Photo: Cows grazing in Franklin, VT. Photo: Andrew Godin.by Joy Choquette, Vermont Business MagazineFamous Vermonter Norman Rockwell once said, “The view of life I communicate in my pictures excludes the sordid and the ugly. I paint life as I would like it to be.” As towns and counties throughout the state reel in the wake of COVID-19 and residents adjust to a “new normal,” this quote is apt.The financial picture in Franklin County isn’t as bright as it was last year at this time, said Mayor Tim Smith.But although challenges abound, Smith has been impressed with the hard-working attitude exhibited by those in the local workforce during the pandemic. He has also been encouraged by some positive steps forward.COVID-19’s Effect on Franklin CountyThe largest challenge to the county during COVID-19, Smith said, was the dismissal of schools in the area. The connectivity and meals that children receive through the school system are essential in many students’ lives. To have those things suddenly disrupted left school administrators, teachers, and parents scrambling to find their footing, Smith noted.Working parents and kids staying home alone when daycares closed earlier this spring were real concerns.“The impact to families and individuals was great,” said Smith.Photo: Tim Smith, Mayor of St. Albans. Courtesy Photo.Additionally, employees who had the option of working at home were responsible for balancing their own regular workload in a new setting. And parents had the additional burden of doing so alongside homeschooling their children.Other challenges in the county continue to crop up, said Smith, after-effects of COVID-19. A major issue recently is the possible impending Homeland Security layoffs.“We have a large employee base here in St Albans,” said Smith. “When you look at laying off 60 to 70 percent of the workforce—the impact on families will be huge.”Vermont’s congressional delegation are among many in Congress that were able to stave off those furloughs, at least for now.In addition, dairy prices have nosedived, and dairy farmers are struggling significantly, said Smith.“The financial packages that are being brought to bear are just a drop in the bucket compared to what they [farmers] are dealing with,” Smith explained.A year ago, milk prices were on the rise and unemployment rates in the area were low. A number of projects were moving forward, said Smith, but now all that has changed.“Now, depending on what happens with immigration and the dairy industry, it may be a long road back,” Smith said.Economic Development Coordinator of the Town of Swanton/Franklin County Industrial Development Corporation, Elisabeth Nance, noted that COVID-19 required nimbleness as employees and employers have had to learn to adapt to rapidly changing conditions.Photo: Elisabeth Nance, economic development coordinator of the Town of Swanton/Franklin County Industrial Corporation. Courtesy Photo.“For employees, it is keeping up with the resources that are available while trying to juggle changes at work and in the home. For employers, it is understanding the various programs that are available and getting in the queue to get funds or other assistance,” said Nance.“From an organizational standpoint, it has been a challenge to effectively communicate what resources are available in a timely manner given the rapid changes while addressing the challenge of working from home,” Nance noted that learning to navigate virtual meetings is a specific challenge. “On the other hand, we’ve seen higher attendance because people don’t have to travel to get to their various meetings,” Nance noted.Economic Successes in Franklin CountyThough the dairy industry in the area has recently taken a hit, as noted by Smith, it also received some good news. The Dairy Farmers of America (DFA), kicked off a $30 million investment to its plant in St Albans.This investment includes improvements and upgrades to milk storage, milk handling, receiving, and process and flow within the facility, said Brad Keating, senior vice president, and chief operating officer of DFA’s Northeast Area. A virtual groundbreaking event took place on July 15. The DFA merged with the St Albans Cooperative Creamery last year.Additionally, approximately $10 million has been earmarked for new tractors and trailers to support milk hauling.“We remain committed to keep investing in Vermont and our overall infrastructure to support our members,” said Keating during the virtual groundbreaking event.Governor Phil Scott stated, “This new project in Franklin County is important to our economy, helping farmers and those who make a living off the land, which in the end will help consumers.” He also noted that “By building these new bays and silos, it shows DFAs commitment to the future and our state.”A positive to come out of the pandemic, was seeing residents in the region continue to patronize local businesses as soon as the phases of re-opening occurred, stated Chip Sawyer, director of planning and development for St Albans City.“Many businesses were quick to find ways to get their products to customers or find ways to keep their employees working using whatever means they had and supports provided by the government,” said Sawyer.Also, Sawyer believes that the diverse landscape of businesses in the county is a plus.“In the end, Franklin County still has a good balance of jobs in various sectors, from retail to manufacturing, and a strong base of businesses that contribute to the quality of life.”Photo: DFA improvements to the dairy facility, Federal Street, St. Albans. Courtesy Photo. Economic Challenges in Franklin CountyWhile COVID-19 has presented its own set of very real challenges for business owners, other economic challenges already existed in Franklin County. Companies were challenged with finding workers long before the pandemic, Nance said.In addition, “There are some workers who are currently making more on unemployment than they made at their pre-COVID jobs so they may not yet be looking for work,” said Nance. “Others are faced with needing to transition to another job,” Nance stated, “that takes time and is often uncomfortable.”Adam Paxman, president of the Swanton Chamber of Commerce, agreed. On a county level, getting people back to work has been a challenge.Paxman explained, “There is no incentive to go back when they are making more on unemployment.”The initial federal unemployment benefit expired July 25. But a new program could be authorized by Congress and an executive order by President Trump is likely to backdate up to $400 a week to that time. The details on that plan were still being worked out at VBM’s press time.Not being able to hold social events at an organizational level has been an ongoing hardship.“Community events bring people and commerce into the community and promote the sense of community,” said Paxman. “Organizations which promote these events have not been able to continue their mission of community promotions.”Paxman stated that Act 250 is an ongoing challenge for local businesses. “We say we are business-friendly, but we really are not,” said Paxman. “The education tax we are forced to pay is a weakness all caused by not being business-friendly.”In order to solve this problem, he would like to see schools responsible for their own budgets.“Find another way to pay for the education tax. If the school system is in the red, deal with it and cut the budget,” Paxman said. “That’s the way it works with a household or a business. You cut out the fat in your budget and live simpler so you can afford to keep living.”Nance agreed that Act 250 does create challenges for businesses.“There are a lot of Act 250-related restrictions and time restraints,” she said. “Some of the best places to put businesses aren’t options because of wetlands.”She said that though she appreciates the protection of Vermont’s ecosystem, she believes, “In trying to do the right thing we sometimes go a little overboard.”Sawyer sees what he calls “familiar systematic issues” in the county continuing.“The lack of available modern office, warehouse, and manufacturing space built on spec for businesses that would like to grow or locate to our county,” is number one.Second, “The regionally-coined ‘Formidable Four’ barriers to workforce sustainability: housing, transportation, childcare, and substance use disorder.”Third, “the need to expand broadband access throughout our county—especially now,” Sawyer noted, are all challenges to the county’s economy.Smith concurred. “The number one piece is that there are no vacancies for manufacturing or industrial needs for warehousing.”If there is no tenant in place, getting a lease with the bank is impossible.“We have nothing to show businesses interested in coming to the county as far as options for sites,” Smith noted. He believes the solution is straightforward. “Capital investment in facilities and buildings that would help us recruit new business on a regular basis.”Doing Business in Franklin County NowFranklin County, like every other county in Vermont and most of the country, has been hit hard economically by COVID-19. For months, businesses were closed completely or had to find a new way to offer services or products in order to stay afloat.The bar and restaurant industry has been one of the hardest hit. According to the National Restaurant Association, $120 billion in lost revenues had occurred as of the end of May.Tom Murphy is the owner of Twiggs American Gastropub. The restaurant and bar, located on Main Street in downtown St Albans like every other eatery, has undergone extremely stressful changes with the new restrictions in place during COVID-19.Photo: Tom Muphy, owner of Twiggs. Photo: Twiggs.Typically in an average month, Murphy stated that Twiggs earned between $30,000 to $40,000 in alcohol sales alone. That figure dropped down to between $5,000 to $6,000 during the pandemic.Despite the challenges, Murphy called it, “The best thing that’s ever happened to the restaurant. I’m not saying COVID and sickness and death is the best thing that’s ever happened,” Murphy clarified, “but we’ve been two to three times busier than we’ve been in the history of the restaurant.”Murphy coordinated a free spaghetti dinner for the community which fed 1,600 people. Twiggs also began creating family-style meals that were delivered by the restaurant staff.“Waitstaff became delivery drivers, people helped out in the kitchen, everything really came together,” said Murphy. “Our goal was to keep people employed and serve the community.”Despite the positive approach in the face of challenges, Murphy acknowledges that there are very real struggles not only for his business but others in the area as well.“The stories I hear are not great ones,” said Murphy.Predictions by the National Restaurant Association indicate that the revenues lost by restaurants nationwide could rise to as much as $240 billion by the end of 2020.Still, Murphy has chosen to stay positive and focus on what he can control. He believes that the pandemic may teach business owners important lessons, particularly those that work together and are open to learning how to pivot.The four deadly words in business—especially in these challenging times Murphy believes—is “I’ll do it myself.”Working together, sharing ideas, and collaborating are ways in which Murphy believes business owners might come out stronger on the other side of COVID-19.“It seems that everyone is learning from everyone else. The only way we’re going to really figure it out is communicating and the emotional intel of our community together.”Paxman stated that the potential expansion of the Franklin County State Airport, located in Highgate, would be a big help to the county.“If the expansion of this airport comes to fruition it will be a huge positive for economic growth,” said Paxman.The airport could receive more than $2.2 million in federal funds, according to the Vermont Agency of Transportation. The money would be used to support rebuilding the airport’s existing runway and expanding it.Continuing to build relationships between businesses in Franklin County and those directly over the border in Canada—once the borders are reopened—is a big benefit that the county has, said Paxman. He calls the Swanton’s location a huge opportunity.“The environment is ripe to entice new business from Canada,” Paxman said.Outlook for 2020 and BeyondThe county has opportunities that it can capitalize on, stated Sawyer. A solid residential base means that Franklin County can thrive and provide value in nearly every employment sector. This will reduce the need for so many residents to commute out of the area.Also, “There are ongoing efforts to find regional synergies to address the ‘Formidable Four’ barriers to workforce sustainability,” said Sawyer.Cuts and financial hardships at the county’s hospital, Northwestern Medical Center (NMC) along with the proposed furloughs at Homeland Security are big challenges that will need to be addressed carefully.Sawyer noted that these have been and will continue to be hard on the community. He hopes that these major employers will bounce back in when more COVID-related restrictions are lifted and easier phases are in place.“Franklin and Grand Isle counties used to have a very successful workforce investment board,” said Nance. “Due to the loss of state funds the coordinator position was eliminated but bringing someone back into that position would give employers and employees a liaison who could identify necessary skills and the resources available.”The Town of Swanton received $1 million in Community Development Block Grant (CDBG) funds. These will be loaned to Leader Evaporator to provide working capital while the new president, Jeff Smith, completes the company’s turnaround plan, said Nance.Photo: Recently completed Ace Hardware, just one of a few projects in Swanton’s economic revitalization. Photo by Katie Kittell.The fact that the county’s unemployment rate is 11.6 percent versus the state average of 12.7 percent, gives Nance hope.“That suggests that Franklin County is better situated than some other parts of Vermont. This owes to some migration of people and businesses out of Chittenden County and a strong business base with loyal consumers,” Nance noted.Smith believes community improvement projects in the areas of Enosburg, Richford, and Swanton are going to be very valuable the rest of this year and beyond. He referred to the example that St Albans City set several years ago when it upgraded its downtown area.“These towns are doing a lot of things to improve their communities and I think a lot of that was seeing the example of what St Albans did in the last several years. They’re trying to build on that momentum,” said Smith.Murphy was open about the fact that he was not initially a proponent of the stimulus project in downtown St Albans. He remained skeptical but has been pleasantly surprised in the outcome. He said that he hopes other business owners utilize the opportunities that the stimulus money provided.“I hope it’s directed to the right places,” said Murphy. “That story has yet to be told.”Despite the improved downtown area, Murphy said that he’s still very worried about it.“I’ve been standing on it for 10 years now and more and more businesses are gone. I think we need to look at a different type of business coming to town.”While people open businesses with great ideas and energy, these very often fizzle out months or years later.Murphy stated that he’s seeing more retail and commercial spaces on the ground-floor level of Main Street turned into housing. He himself, recently purchased the building next door to the restaurant and turned it into condos.If this trend continues though, what will draw visitors to the downtown area?“What are you going to bring in that’s going to make it?” Murphy asked. “That’s a real question because you can’t compete with big businesses. I think we’ve got to think of a different way of doing business on small-town Main Street.”Franklin County experienced a .83 percent increase in population growth in 2020. Now 50,249 residents live in the area, according to World Population Review. The county is evenly split between male and female residents, according to The US Census Bureau. The majority of individuals, 90.8 percent, have a high school education and/or college degree.From 2014 to 2018—the most recent statistics captured—the US Census Bureau stated that 69 percent of the population is employed (ages 16 and older). The median income was just over $64,000 per year.There are 16 towns which make up Franklin County: Bakersfield, Berkshire, East Berkshire, Enosburg Falls, Fairfax, Fairfield, Fletcher, Franklin, Georgia, Highgate, Highgate Springs, Montgomery, Richford, Sheldon, St Albans Town and Swanton. St Albans City is the seat of the county.The most recent census data in 2016 indicated that 4,479 places of employment existed in the county. Those numbers have fluctuated slightly in recent times.Due to a strong manufacturing focus in the county, however, many businesses remain less impacted by COVID-19 than in other parts of the state. Businesses are located throughout the 633 square-mile county, with the majority being in the St Albans City and Town areas.Joy Choquette is a freelance writer from Franklin County.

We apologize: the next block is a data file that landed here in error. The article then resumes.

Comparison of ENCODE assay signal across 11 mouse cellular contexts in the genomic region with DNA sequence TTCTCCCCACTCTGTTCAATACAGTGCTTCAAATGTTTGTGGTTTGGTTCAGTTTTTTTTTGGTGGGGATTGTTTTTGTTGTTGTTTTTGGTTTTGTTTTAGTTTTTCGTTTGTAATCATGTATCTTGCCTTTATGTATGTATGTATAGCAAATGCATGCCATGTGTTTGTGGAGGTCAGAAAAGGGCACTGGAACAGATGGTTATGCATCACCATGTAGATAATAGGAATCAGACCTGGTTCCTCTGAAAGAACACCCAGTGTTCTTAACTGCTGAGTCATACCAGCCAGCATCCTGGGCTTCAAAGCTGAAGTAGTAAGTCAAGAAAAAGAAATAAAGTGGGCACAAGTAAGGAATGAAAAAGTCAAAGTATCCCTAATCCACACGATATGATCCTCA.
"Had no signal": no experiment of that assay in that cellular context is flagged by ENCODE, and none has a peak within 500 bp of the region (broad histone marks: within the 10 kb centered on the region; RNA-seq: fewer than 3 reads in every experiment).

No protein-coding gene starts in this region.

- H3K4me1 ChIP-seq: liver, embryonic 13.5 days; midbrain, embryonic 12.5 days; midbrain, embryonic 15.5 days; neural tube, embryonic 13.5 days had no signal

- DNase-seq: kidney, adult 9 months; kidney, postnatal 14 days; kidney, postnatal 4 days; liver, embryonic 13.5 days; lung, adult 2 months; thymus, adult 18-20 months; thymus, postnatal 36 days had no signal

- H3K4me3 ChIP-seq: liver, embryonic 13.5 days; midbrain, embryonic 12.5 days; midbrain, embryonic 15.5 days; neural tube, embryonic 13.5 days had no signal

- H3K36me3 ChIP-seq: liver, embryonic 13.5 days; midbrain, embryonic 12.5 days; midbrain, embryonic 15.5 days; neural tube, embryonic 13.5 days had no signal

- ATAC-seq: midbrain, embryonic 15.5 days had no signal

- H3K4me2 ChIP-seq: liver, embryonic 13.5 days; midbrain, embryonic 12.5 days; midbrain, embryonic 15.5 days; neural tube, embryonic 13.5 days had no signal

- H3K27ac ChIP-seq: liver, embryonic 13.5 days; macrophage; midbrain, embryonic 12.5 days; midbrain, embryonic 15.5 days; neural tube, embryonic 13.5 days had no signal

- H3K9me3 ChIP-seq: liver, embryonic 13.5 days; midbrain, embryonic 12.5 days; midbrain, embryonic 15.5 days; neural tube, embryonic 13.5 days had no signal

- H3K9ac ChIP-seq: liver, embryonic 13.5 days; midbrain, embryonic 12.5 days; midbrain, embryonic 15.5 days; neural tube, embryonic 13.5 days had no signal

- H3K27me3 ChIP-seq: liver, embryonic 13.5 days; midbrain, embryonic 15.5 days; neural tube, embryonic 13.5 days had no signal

When Joyce Rosenberg went to check her kids’ school schedule for the coming semester, she felt like throwing up her hands in exasperation.The Shawnee Mission Northwest Homecoming football game and dance were set to be held Friday and Saturday, Sept. 29 and 30 — the same days as Yom Kippur, the holiest day on the Jewish calendar, which families mark with a day of fasting and religious services. Rosenberg has two children who will be students at SM Northwest this coming year, and her youngest will be in the marching band. She had been hoping the whole family would have been able to come out to support her freshman son during the Homecoming game performance.“I just felt like, ‘Okay, really?’” she said Wednesday night. “You really can’t do both, so we’ll have to choose.”And Jewish families at SM Northwest weren’t the only ones who would have been affected by the scheduling conflict. Shawnee Mission North’s Homecoming game and dance were set for the weekend of Sept. 29 as well.However, it now appears that Jewish families at SM Northwest and SM North won’t have to wrestle with the conflicted schedules after all.The district hasn’t addressed how the scheduling error came about — public districts typically receive notice from the local Jewish Community Relations Bureau and American Jewish Committee each year about the scheduling of Jewish holidays — but it did take action to address the conflict once the issue came to administrators’ attention earlier this week. The principals from SM Northwest and SM North met with Marvin Szneler of the JCRB this morning to discuss the best way to address the situation.“After the district became aware of this conversation in our community, we immediately wanted to take the action necessary to ensure that we were serving all our students,” said Interim Shawnee Mission Superintendent Kenny Southwick. “We had a wonderful discussion today with our partners at the Jewish Relations Bureau, and they provided advice on impacts for our Jewish students. With deep respect for all religious and cultural issues, the district will be changing those homecoming dates for both SMNW and SMN. ”Southwick said the dates for the rescheduled Homecomings hasn’t been set, but that the district should be able to announce it in the near future.“[I]t was never the intention of the district to overlap any religious celebrations and our homecoming events,” he said.